The conservatives, those ridiculed minority, claim that finitude is what makes existence meaningful. I have argued for this. The fact that there are a limited number of days of mental acuity and social engagement does seem to exert on me a sense that it would be better not to waste them. And I get more out of life the more I put in. Had I had an infinite number of years to read the reading list, would I have bothered to start? I could have been reading novels. I could have opted for pleasure rather than development. This may be a quirk of my personal psychology, but I feel that 'I gain more' from meaningful than from purely pleasurable activities. That does not mean I want life to be without purely pleasurable activities, but nor do I wish to forego the meaningful ones. However, the meaningful ones do demand more effort and effort seems to me - and I don't think I am alone here - to be easier to manifest when there is some urgency. This could be countered by imposing on people time frames: in this decade and this decade alone, you can learn a language - one, two, three, GO! Self-imposed directives only work for those already highly motivated; imposed directives seem objectionable. A life-time acts as an unobjectionable directive.

When talking to Richard he suggested another objection: say that age and disease could not kill a person, but murder or accidents could. Whereas now, we might take part in risky behaviour - like horse-riding or motor-cycle riding - and, when considering the risks, think, well, I'm going to die sometime! We are willing to move out of our comfort zone and experience fun and excitement because we accept our mortality. But what if we could miss out on immortality? We might become incredibly risk-averse. Would we rish driving? Crossing a road? Going out in case there's a murderer about? Would we perhaps want to cocoon ourselves in an eternity of lockdown? Now we say, when people die they regret what they haven't done more that what they have - and thus encourage ourselves to try things out while we have the chance. As immortals, that logic would not apply. How much would those long lives lack?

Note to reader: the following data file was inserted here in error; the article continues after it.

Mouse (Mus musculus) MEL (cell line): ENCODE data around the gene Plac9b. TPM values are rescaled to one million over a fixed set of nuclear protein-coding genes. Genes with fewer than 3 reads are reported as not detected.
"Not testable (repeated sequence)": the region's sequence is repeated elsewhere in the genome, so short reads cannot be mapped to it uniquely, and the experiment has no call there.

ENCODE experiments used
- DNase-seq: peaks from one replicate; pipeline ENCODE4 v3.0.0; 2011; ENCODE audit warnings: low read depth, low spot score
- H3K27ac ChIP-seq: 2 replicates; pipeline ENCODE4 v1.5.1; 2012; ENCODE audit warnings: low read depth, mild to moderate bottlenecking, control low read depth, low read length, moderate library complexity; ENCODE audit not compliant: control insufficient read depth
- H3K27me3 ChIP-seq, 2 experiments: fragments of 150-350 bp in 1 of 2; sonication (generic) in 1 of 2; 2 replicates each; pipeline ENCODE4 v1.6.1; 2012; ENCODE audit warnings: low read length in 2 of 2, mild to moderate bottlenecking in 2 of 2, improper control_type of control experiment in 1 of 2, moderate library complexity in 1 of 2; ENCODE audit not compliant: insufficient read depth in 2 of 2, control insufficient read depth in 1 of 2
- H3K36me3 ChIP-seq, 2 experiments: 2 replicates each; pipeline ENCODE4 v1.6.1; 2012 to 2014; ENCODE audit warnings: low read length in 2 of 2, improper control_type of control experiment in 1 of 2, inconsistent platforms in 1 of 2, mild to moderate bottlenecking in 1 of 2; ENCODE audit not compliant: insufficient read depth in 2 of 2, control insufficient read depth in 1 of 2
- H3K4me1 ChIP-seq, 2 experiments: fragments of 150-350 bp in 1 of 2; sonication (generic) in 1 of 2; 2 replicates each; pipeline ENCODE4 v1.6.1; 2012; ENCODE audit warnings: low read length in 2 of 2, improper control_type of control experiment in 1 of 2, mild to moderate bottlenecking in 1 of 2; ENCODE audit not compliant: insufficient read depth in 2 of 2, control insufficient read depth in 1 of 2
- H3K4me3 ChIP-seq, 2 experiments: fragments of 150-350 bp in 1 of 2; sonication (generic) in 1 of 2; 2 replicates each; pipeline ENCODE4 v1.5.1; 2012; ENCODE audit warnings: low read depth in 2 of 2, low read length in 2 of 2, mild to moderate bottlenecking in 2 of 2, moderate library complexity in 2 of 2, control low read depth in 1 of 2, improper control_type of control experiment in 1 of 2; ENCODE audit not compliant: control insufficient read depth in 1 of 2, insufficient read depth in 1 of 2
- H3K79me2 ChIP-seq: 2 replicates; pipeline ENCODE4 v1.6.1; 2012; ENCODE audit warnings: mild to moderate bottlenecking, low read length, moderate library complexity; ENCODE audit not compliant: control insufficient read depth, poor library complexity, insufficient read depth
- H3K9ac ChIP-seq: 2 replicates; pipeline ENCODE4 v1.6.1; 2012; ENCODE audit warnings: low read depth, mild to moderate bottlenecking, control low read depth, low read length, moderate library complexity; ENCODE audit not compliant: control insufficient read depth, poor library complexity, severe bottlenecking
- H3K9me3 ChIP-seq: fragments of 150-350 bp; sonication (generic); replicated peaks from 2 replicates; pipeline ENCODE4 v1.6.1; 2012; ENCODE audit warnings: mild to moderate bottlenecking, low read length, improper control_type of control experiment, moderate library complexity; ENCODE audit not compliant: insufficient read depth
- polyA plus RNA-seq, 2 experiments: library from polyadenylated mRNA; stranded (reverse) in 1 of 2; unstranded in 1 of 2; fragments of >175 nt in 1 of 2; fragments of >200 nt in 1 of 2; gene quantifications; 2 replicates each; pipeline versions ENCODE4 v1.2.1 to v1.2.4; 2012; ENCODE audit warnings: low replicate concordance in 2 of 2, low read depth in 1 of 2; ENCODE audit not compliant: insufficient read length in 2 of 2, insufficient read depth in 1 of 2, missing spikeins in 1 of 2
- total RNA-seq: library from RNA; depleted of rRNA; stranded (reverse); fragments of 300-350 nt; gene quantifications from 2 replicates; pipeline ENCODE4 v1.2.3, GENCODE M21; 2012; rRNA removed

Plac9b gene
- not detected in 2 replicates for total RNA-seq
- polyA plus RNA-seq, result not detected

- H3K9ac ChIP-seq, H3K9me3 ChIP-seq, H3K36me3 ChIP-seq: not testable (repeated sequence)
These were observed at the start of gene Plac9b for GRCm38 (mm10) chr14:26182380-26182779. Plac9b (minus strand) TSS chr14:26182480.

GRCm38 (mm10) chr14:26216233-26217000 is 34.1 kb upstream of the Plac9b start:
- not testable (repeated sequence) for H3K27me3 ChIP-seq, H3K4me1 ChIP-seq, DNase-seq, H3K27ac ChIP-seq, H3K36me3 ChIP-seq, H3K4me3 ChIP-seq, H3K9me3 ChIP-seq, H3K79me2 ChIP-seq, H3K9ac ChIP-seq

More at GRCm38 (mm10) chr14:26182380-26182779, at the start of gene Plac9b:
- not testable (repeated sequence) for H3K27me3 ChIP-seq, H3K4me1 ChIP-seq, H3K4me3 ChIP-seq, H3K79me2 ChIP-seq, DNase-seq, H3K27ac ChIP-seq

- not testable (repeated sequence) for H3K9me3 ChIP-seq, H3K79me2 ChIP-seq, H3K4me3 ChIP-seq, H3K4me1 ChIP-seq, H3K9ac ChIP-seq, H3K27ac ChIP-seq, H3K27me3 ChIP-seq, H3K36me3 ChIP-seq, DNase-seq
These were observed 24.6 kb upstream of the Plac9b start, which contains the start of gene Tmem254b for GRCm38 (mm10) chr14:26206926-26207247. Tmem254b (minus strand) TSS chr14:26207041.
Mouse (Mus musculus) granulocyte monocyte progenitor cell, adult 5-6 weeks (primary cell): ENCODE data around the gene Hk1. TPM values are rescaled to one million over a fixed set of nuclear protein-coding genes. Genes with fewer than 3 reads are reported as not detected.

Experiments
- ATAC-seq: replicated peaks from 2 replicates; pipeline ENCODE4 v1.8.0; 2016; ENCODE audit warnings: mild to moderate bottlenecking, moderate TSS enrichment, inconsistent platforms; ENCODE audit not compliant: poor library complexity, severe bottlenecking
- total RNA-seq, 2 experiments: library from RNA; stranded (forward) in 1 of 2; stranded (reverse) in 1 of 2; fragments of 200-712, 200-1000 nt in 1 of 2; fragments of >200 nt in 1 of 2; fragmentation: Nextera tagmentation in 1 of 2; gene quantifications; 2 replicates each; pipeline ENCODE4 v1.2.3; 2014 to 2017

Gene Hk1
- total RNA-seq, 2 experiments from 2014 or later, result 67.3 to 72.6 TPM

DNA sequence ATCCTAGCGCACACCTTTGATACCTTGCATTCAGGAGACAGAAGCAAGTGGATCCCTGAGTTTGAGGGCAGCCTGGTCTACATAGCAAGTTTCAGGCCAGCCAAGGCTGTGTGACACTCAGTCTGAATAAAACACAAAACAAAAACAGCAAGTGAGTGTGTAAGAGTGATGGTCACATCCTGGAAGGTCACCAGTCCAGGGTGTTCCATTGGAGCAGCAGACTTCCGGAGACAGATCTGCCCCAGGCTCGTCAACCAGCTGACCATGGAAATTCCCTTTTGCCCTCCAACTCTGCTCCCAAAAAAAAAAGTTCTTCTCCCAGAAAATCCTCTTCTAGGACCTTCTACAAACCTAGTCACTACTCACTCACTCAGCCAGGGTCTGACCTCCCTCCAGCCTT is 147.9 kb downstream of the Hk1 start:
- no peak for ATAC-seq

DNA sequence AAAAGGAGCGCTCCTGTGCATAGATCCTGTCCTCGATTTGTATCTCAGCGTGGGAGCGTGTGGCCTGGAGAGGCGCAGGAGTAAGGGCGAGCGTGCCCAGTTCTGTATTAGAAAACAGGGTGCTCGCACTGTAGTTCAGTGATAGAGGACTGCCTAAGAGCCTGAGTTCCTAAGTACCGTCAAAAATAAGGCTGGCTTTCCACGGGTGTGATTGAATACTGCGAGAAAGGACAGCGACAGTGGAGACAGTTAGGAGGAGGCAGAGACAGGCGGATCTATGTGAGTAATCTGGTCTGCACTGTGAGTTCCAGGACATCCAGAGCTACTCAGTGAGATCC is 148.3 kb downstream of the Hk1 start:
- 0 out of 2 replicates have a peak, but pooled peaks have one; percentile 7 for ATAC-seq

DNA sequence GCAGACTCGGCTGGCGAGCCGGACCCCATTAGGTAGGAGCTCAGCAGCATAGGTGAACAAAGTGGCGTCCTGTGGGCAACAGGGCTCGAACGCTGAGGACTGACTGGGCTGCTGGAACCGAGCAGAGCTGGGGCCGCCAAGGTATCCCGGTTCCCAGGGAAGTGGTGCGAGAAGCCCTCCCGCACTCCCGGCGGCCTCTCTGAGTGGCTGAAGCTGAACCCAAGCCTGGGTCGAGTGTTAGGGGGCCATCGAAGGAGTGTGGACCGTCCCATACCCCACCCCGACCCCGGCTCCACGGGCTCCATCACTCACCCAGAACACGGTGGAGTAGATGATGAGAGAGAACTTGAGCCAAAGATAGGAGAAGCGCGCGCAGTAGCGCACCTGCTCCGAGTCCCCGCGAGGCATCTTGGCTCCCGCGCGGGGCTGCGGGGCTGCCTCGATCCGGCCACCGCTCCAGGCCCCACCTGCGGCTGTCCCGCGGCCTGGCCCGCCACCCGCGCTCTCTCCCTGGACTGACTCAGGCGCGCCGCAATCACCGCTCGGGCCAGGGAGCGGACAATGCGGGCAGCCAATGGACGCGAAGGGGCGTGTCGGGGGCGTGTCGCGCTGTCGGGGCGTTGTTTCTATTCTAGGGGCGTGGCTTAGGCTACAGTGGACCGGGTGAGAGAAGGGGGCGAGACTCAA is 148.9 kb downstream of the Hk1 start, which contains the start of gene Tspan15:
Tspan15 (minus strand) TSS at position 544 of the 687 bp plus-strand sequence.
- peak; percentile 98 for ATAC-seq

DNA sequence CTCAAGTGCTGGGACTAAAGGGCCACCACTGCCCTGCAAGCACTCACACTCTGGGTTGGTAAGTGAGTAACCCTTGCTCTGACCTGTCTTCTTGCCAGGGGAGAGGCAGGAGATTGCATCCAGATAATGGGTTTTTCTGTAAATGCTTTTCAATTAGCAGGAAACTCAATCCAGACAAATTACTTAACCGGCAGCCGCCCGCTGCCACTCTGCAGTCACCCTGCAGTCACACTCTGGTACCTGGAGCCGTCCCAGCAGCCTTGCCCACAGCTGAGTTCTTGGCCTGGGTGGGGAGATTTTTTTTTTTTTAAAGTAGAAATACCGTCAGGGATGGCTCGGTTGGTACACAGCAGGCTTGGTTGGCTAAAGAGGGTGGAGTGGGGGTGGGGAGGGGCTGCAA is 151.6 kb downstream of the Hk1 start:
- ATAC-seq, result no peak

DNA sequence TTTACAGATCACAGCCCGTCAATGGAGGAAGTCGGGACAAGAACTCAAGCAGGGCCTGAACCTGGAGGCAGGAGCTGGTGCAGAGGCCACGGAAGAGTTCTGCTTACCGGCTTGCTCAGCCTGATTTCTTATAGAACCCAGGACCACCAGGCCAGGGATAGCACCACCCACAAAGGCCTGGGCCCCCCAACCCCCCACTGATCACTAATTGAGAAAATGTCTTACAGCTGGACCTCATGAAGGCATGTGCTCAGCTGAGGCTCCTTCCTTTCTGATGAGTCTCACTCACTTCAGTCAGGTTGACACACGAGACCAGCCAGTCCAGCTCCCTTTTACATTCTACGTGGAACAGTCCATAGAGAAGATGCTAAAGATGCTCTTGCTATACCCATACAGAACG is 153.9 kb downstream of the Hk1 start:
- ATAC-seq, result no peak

The other assumption the philosophers make is that people really do want to extend their lives. I think, if you asked people, most would say yes - granted mental and physical health. Yet I do find it hard to believe that they 'really' would like it. No because of getting bored, but because of the assumption that it's better to exist than not to exist. But consider this thought experiment. You are shipwrecked on an island - but you know with certainty - that a boat will come in two to three months. Until then, you have to forage for food and live with a group of other islanders who assert their rights to keep their food and offer you very little help or encouragement. You have a few friends, but they are focused on their own survival. Though you are not unduly threatened and you have a safe place to sleep, though the island is pretty and you have Netflix on your iPhone as well as the Complete Works of Shakespeare. If you want, you can work on your fitness or do a DuoLingo course in Sanskrit. As it makes sense to focus on the present moment rather than long for the months to pass, you take the rational option and focus on the present moment and try to keep yourself active. This is existence. And I argue that it is bearable because it is going to end.